The amount of fractured vertebral kyphosis correction after surgery and the loss of correction after 24 months measured by KD represent the primary outcomes. The clinical and functional outcomes during follow-up visit, intraoperative blood loss, duration of surgery, surgery failure, and implant breakage represent the secondary outcomes.
The independent ordinal variables were analyzed using the Mann–Whitney U-test, while the dependent ordinal variables were analyzed employing Wilcoxon Signed-Rank Test. Fleiss’ Kappa statistic was used to determine the inter-rater reliability (IRR) between the three senior spinal surgeon observers on the radiographic measurements. The normality of the sample was analyzed by conducting the Kolmogorov–Smirnov statistic. Considering that a non-normal distribution was obtained, the variance analysis by the Analysis of Variance test could not be performed. A significance level of P < 0.05 was established. Quantitative variables were described using means and standard deviations, whereas qualitative variables were presented as numbers and percentages. All values were reported with only one decimal digit, rounded up. The statistical analysis was conducted using the dedicated SPSS software (SPSS Inc., Chicago, IL).
Seven hundred and twelve records were retrospectively examined, but only 213 fully met the inclusion and exclusion criteria. Fifty-seven patients did not have a complete documentation or were lost to follow-up; thus, 156 patients were enrolled in the study. Of these, based on the treatment performed, 81 patients were assigned to Group A, while 75 were to Group B. The demographic data of the patients are shown in [Table 1]. No significant differences were found between the two groups, excluding the traumatic mechanism.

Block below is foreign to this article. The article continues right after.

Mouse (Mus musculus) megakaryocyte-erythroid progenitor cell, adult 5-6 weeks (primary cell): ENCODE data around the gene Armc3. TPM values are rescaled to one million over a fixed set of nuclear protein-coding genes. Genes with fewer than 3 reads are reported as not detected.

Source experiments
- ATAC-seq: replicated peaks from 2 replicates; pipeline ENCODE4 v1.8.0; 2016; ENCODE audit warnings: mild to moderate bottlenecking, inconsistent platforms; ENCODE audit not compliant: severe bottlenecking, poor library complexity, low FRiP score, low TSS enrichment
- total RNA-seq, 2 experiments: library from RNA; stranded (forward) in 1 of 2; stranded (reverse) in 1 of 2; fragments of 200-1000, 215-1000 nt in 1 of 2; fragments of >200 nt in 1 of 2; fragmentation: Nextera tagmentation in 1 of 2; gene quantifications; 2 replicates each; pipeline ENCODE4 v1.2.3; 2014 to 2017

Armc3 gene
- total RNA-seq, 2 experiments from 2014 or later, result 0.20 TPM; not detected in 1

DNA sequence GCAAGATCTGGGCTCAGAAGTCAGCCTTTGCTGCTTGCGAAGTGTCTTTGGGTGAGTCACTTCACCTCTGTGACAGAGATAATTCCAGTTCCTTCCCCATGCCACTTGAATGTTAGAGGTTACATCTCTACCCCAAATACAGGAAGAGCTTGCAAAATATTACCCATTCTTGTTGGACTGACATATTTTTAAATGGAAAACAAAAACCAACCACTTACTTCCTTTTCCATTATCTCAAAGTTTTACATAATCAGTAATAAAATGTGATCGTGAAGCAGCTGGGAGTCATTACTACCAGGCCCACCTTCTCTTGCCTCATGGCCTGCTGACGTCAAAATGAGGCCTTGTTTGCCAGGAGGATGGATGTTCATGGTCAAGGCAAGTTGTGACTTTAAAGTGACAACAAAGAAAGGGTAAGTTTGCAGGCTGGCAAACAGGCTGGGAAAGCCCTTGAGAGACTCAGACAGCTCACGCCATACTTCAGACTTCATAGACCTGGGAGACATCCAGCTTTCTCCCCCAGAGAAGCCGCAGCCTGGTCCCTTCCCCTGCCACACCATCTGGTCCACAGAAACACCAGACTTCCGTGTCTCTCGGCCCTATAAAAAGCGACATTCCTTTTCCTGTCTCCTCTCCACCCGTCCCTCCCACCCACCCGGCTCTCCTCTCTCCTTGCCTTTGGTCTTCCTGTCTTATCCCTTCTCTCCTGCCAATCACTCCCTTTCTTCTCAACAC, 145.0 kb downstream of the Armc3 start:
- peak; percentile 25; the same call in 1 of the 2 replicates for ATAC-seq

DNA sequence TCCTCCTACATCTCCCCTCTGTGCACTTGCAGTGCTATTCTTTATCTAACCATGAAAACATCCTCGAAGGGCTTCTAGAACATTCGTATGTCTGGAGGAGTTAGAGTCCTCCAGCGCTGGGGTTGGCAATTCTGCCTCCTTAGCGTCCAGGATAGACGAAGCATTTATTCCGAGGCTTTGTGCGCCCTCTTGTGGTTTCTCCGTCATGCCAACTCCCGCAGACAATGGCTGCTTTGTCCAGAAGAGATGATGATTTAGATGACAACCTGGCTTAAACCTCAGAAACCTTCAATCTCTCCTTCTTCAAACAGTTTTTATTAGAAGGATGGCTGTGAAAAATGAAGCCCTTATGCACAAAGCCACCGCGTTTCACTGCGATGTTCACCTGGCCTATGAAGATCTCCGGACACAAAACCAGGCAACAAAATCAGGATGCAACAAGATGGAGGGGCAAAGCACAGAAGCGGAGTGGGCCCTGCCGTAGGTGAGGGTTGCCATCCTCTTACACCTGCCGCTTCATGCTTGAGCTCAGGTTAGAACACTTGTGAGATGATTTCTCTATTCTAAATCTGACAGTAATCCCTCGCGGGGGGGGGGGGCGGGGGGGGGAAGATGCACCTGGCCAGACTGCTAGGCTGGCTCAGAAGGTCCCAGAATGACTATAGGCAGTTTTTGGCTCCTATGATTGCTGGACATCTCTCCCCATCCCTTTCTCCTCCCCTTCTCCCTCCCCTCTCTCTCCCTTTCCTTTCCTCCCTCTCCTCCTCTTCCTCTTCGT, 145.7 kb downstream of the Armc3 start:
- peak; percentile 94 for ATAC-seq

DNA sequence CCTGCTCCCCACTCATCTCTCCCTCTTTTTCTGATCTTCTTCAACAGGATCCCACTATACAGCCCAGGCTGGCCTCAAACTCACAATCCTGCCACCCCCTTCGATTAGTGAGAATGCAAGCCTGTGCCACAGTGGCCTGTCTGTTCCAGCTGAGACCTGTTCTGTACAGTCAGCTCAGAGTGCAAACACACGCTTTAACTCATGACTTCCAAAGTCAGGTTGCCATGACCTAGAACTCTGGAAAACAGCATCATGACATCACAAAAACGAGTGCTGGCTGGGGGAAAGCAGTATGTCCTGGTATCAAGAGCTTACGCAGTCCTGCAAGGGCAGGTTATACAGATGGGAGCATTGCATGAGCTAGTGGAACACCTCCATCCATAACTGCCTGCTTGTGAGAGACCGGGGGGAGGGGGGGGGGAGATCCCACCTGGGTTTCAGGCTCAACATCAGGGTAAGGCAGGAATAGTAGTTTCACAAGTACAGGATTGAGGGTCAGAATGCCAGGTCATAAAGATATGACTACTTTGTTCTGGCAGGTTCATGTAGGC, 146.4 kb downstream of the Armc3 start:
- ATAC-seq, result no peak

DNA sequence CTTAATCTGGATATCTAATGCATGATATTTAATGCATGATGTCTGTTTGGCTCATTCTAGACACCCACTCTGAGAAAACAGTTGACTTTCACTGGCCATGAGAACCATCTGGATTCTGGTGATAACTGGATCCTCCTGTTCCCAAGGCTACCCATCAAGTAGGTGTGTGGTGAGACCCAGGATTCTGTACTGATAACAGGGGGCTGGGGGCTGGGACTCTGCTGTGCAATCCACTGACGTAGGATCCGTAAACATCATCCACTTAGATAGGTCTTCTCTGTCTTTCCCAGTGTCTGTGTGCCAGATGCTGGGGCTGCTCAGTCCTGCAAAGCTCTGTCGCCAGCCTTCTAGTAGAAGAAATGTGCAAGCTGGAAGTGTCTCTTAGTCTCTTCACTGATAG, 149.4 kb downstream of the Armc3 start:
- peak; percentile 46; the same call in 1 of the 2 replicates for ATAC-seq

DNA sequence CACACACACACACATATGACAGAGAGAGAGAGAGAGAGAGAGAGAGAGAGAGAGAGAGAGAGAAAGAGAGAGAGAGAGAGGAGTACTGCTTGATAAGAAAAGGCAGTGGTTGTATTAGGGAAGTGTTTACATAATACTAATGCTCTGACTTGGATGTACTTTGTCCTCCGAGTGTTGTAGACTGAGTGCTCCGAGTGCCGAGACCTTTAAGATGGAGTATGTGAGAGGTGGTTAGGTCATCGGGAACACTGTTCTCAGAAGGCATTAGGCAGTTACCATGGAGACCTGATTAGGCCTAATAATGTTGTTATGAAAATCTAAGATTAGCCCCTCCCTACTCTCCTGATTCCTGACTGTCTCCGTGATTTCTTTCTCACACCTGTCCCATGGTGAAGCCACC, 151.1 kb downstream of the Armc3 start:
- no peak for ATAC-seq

|Demographics||Group A (%)||Group B||P-value|
|No. of patients||81||75|
|Age||55.4 (±15.4)||56.2 (±16.2)||0.832|
|Sex||M: 51; F: 30||M: 53; F: 22|
|Diabetes||6 (7.4)||8 (10.7)||0.654|
|Smokers||31 (38.3)||32 (42.7)||0.729|
|Other comorbidities||34 (42)||33 (44)||0.824|
|Type of fracture (AO classification)|
|A3||54 (66.7)||43 (57.3)||0.624|
|A4||27 (33.3)||32 (42.7)||0.612|
|D11||7 (8.6)||5 (6.8)||0.749|
|D12||34 (42)||29 (38.6)||0.831|
|L1||28 (34.6)||26 (34.6)||0.757|
|L2||12 (14.8)||15 (20)||0.816|
|Traffic accident||53 (65.4)||31 (41.3)||0.023|
|High falling injury||23 (28.4)||37 (49.3)||0.034|
|Other causes||5 (6.2)||7 (9.4)||0.872|
The IRR was calculated using the Fleiss’ kappa statistical analysis (0.771, 95% CI: 0.652–0.897). No statistically significant differences were observed between the two groups in the pre-operative values of KD, AVBH, SK, and SI.
As reported in [Table 2], the patients of Group B present a better correction of the KD in the post-operative period compared to the patients of Group A, and this data are statistically significant (Group B: 3.4 ± 2.7° vs. Group A: 8.3 ± 3.2°, P = 0.003). This correction is maintained over time as can be seen from the 24-month follow-up data. Similar observations are possible also for the correction of the AVBH and for the SI. The mean loss of correction was about 4.3° (±2.1°) in Group A and about 0.9° (±1.7°) in Group B, and this difference is statistically significant (P = 0.043).
|Radiographic parameters||Group A||Group B||P-value|
|No. of patients||81||75|
|Pre-operative KD||17.1 (±4.3)°||18.3 (±5.1)°||0.236|
|Post-operative KD||8.3 (±3.2)°||3.4 (±2.7)°||0.003|
|24 m FU KD||12.6 (±2.7)°||4.3 (±2.1)°||0.012|
|Pre-operative AVBH||14.2 (±7.1) mm||13.9 (±6.5) mm||0.362|
|Post-operative AVBH||19.3 (±3.6) mm||23.1 (±2.1) mm||0.023|
|24 m FU AVBH||18.4 (±2.2) mm||22.7 (±2.4) mm||0.041|
|Pre-operative SK||11.7 (±5.6)°||12.1 (±3.9)°||0.471|
|Post-operative SK||8.1 (±4.4)°||7.3 (±4.7)°||0.382|
|24 m FU SK||8.7 (±4.8)°||7.7 (±4.1)°||0.421|